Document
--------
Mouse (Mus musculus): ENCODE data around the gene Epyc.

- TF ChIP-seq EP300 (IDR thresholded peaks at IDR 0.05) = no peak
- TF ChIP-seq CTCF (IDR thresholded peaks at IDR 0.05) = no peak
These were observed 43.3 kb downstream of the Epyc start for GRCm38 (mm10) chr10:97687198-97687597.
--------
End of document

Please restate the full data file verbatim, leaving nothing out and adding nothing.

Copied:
Mouse (Mus musculus): ENCODE data around the gene Epyc.

- TF ChIP-seq EP300 (IDR thresholded peaks at IDR 0.05) = no peak
- TF ChIP-seq CTCF (IDR thresholded peaks at IDR 0.05) = no peak
These were observed 43.3 kb downstream of the Epyc start for GRCm38 (mm10) chr10:97687198-97687597.